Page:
Supervised by: Dr Danielle Sands and Dr Fabrizio de Donno
Institutional Email: email@example.com
“We Run Tings, Tings Nuh Run We”: Rewriting Caribbean Bodies and the Environment in Anglophone Caribbean Literature, 1983-2009
“There has been no cross-cultural functional analysis of the [a]etiology of ethnic images in the [Caribbean] region,” writes Anthony Layng (1975). In this project, I seek to address this lack by investigating the cause and effect of popular stereotypical images (‘Mammy’, ‘Jezebel’, ‘Sambo’ and ‘Mandingo’) and the counter-responses to them in Anglophone Caribbean literature. I shall examine the origins of these stereotypes, the rationale and conditions which have allowed them to exist and the relationship between cultural stereotypes and cultural identity.
The relationship between Caribbean bodies and Caribbean land is central to this project. The perpetuation of stereotypes can shape identity and justify abuse, however, there has been little regard for the impact that these stereotypes have on the environment. The responses to, and demythologisation of, Western stereotypes by Anglophone Caribbean writers is an attempt to reclaim the Black body and promote positive ecological practices. Framed as exotic and erotic, the bodies of the indentured natives and diasporic slaves, once dominated and policed, are now being rewritten by Caribbean authors looking to both historicise their identity and to liberate it from the internalised legacies of colonialism. I argue that the bio-political control of Black bodies is reflected in, and perpetuated by, the use of proprietorial language and controlling images which depict the Caribbean as virginal territory ready to be conquered.
This study will examine works by Anglophone Caribbean writers who, from the twentieth century, have produced a significant body of literature prized for its contemporary engagement with the colonial legacy in the form of the neo-slave narrative. Responding to increasing concerns that the postcolonial field is inherently anthropocentric overlooking the ecological effects of colonialism (Huggan & Tiffin, 2015), this study brings eco-criticism and post-colonial scholarship together in one sustained dialogue and employs resources from eco-womanism and literary criticism. I argue that the reconstruction of Black Caribbean identity requires both looking backwards, to recuperate a suppressed history, and forwards, to attentive responses to the human and the environmental body. Therefore, this study approaches post-colonial Caribbean writing in its engagement with European hegemonic ideas of race, gender and the environment to examine the use and perpetuation of stereotypes and to assess the autonomous power of ‘writing-back.’ My fictional corpus will include: The Book of Night Women (2009) by Marlon James, I is a Long Memoried Woman (1983) by Grace Nichols and Slave Song (1984) by David Dabydeen.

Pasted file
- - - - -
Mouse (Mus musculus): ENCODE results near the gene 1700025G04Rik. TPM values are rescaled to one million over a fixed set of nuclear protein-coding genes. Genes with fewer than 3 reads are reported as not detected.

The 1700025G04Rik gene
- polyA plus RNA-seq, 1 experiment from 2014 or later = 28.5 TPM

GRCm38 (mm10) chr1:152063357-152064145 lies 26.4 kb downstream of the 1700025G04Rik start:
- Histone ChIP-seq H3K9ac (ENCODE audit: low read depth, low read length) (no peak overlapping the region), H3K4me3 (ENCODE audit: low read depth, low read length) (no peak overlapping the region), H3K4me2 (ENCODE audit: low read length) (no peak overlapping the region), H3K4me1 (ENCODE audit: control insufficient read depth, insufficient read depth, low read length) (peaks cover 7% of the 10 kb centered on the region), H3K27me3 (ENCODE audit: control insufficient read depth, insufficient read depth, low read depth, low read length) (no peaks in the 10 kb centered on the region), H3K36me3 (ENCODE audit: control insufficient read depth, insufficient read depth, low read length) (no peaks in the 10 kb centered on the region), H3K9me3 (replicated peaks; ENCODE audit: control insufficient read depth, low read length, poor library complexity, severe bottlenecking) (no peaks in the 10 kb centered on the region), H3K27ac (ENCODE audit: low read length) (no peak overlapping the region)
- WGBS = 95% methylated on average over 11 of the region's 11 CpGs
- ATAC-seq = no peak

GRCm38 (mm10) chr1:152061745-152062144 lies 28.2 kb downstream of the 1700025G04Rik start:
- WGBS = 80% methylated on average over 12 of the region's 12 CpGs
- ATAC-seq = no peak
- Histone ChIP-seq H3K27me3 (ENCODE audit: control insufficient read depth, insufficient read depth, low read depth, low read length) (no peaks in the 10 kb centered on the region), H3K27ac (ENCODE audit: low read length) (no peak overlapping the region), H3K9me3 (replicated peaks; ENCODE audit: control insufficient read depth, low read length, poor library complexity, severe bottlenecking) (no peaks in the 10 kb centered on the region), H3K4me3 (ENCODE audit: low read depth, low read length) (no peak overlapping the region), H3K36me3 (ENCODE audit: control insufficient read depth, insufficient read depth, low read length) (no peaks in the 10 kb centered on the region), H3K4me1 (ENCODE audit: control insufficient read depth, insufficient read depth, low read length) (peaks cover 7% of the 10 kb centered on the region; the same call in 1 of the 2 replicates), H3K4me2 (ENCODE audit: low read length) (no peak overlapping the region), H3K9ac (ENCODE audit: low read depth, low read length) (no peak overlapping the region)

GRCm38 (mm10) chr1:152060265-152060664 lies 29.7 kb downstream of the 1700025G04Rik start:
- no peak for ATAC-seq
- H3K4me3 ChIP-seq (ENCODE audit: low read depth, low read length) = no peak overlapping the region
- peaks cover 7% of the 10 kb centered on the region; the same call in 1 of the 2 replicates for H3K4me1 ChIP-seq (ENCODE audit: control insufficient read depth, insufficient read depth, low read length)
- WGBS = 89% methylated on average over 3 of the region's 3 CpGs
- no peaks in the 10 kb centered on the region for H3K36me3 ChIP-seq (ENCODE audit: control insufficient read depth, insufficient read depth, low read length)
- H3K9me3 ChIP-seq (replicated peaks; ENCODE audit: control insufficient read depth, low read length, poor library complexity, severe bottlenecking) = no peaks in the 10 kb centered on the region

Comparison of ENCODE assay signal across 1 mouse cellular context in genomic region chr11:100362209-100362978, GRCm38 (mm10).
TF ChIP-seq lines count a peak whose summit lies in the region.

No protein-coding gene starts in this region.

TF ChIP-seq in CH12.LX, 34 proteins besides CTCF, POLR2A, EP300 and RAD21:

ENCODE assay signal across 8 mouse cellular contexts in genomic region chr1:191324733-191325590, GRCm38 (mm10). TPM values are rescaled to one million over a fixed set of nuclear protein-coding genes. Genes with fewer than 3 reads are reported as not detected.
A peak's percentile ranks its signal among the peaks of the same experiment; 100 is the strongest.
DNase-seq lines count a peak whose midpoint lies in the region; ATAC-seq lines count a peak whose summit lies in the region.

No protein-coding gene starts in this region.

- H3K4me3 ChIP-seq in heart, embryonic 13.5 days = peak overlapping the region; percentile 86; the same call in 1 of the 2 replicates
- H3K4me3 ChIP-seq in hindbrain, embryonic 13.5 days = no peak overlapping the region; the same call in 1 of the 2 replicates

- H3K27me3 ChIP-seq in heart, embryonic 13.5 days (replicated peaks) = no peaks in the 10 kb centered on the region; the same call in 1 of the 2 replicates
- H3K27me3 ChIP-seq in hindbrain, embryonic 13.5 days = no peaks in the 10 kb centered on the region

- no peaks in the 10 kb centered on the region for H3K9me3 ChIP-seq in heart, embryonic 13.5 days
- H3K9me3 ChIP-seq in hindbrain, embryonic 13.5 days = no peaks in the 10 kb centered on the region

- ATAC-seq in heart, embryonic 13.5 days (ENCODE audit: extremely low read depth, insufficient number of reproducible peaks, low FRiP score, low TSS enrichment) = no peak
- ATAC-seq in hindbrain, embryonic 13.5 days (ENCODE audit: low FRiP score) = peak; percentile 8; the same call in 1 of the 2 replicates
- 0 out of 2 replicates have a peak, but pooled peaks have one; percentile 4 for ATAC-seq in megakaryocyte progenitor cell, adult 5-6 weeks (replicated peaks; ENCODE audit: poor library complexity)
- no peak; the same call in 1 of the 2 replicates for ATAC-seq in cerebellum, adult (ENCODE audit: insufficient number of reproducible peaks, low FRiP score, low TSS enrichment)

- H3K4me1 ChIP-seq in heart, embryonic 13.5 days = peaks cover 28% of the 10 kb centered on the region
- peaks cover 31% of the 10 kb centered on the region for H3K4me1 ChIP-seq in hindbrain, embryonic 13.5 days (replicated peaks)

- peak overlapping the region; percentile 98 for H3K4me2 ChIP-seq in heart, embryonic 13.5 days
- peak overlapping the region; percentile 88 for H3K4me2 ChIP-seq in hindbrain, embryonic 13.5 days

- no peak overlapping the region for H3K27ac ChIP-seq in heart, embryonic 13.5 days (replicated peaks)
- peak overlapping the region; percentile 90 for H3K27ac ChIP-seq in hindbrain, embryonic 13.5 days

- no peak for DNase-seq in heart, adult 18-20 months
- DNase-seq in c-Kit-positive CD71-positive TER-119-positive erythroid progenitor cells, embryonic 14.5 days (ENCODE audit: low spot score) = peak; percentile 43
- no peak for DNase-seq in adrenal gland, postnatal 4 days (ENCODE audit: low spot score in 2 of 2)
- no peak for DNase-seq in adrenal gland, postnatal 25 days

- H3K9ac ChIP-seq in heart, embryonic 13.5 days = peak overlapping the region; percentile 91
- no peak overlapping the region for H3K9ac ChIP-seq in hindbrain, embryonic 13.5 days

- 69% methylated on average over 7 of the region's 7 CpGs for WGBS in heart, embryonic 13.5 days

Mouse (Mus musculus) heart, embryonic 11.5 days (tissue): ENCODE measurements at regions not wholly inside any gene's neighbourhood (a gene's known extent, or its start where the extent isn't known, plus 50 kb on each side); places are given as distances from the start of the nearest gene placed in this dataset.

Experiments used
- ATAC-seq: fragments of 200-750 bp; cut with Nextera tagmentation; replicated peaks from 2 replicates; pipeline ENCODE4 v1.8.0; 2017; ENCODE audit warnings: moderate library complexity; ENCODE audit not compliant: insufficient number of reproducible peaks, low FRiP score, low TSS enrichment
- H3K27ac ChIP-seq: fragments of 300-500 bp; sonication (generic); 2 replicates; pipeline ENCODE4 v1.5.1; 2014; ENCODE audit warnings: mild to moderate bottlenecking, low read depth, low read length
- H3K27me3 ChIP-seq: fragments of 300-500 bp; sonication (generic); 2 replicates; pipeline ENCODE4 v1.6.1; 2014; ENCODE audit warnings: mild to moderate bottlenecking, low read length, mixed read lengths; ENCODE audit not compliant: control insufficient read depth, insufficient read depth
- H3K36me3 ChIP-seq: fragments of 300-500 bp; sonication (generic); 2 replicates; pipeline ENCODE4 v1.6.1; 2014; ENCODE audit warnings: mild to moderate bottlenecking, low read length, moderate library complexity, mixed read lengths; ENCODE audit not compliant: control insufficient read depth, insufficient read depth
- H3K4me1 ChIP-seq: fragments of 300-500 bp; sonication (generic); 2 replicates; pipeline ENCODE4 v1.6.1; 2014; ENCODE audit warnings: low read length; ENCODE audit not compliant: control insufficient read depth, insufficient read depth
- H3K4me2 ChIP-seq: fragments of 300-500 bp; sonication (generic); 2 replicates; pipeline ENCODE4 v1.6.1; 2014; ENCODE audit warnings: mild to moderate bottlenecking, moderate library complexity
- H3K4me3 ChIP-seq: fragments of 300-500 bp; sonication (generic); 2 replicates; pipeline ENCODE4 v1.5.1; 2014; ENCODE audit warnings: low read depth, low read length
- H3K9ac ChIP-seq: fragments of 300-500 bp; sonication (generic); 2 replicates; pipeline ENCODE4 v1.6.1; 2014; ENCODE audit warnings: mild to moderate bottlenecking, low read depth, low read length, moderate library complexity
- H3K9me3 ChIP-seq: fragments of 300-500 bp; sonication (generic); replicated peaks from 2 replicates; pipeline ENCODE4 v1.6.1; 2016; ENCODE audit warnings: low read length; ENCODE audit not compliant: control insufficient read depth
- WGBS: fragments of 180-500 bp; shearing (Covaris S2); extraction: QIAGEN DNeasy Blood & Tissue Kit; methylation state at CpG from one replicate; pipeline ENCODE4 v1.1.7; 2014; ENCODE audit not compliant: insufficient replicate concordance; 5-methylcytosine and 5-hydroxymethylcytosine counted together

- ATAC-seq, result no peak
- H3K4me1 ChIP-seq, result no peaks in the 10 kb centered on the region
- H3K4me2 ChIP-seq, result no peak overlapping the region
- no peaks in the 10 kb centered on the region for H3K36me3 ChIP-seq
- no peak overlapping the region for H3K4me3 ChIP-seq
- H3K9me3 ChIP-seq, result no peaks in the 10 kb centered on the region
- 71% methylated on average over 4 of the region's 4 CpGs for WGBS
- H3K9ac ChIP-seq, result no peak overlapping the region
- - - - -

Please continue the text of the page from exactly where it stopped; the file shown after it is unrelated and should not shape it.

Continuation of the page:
Member, Caribbean Studies Association (CSA)
Member, Society for Caribbean Studies (SCS)
Mythologies, Bodies and Ecologies.TECHNE Student Congress. Brighton University.
On The Plantationocene: Racialising Space and Spacialising Race. TECHNE Student-Led Conference. London.
Reflections on Mess and Research Panel. TECHNE Student-Led Conference. London.
The Infernal Paradise: Returning Back to Earth by Re-humanizing the Body and Land Through Caribbean Poetry. The SMLLC Postgraduate Colloquium. Royal Holloway, UoL.
We Run Tings, Tings Nuh Run We: Rewriting Caribbean Bodies and the Environment in Anglophone Caribbean Literature. The SMLLC Postgraduate Colloquium. Royal Holloway, UoL.
That Won't Put Food on the Table: Fighting the Stigma of the Arts and Humanities in Black Communities. Leading Routes x Wellcome Collection. London.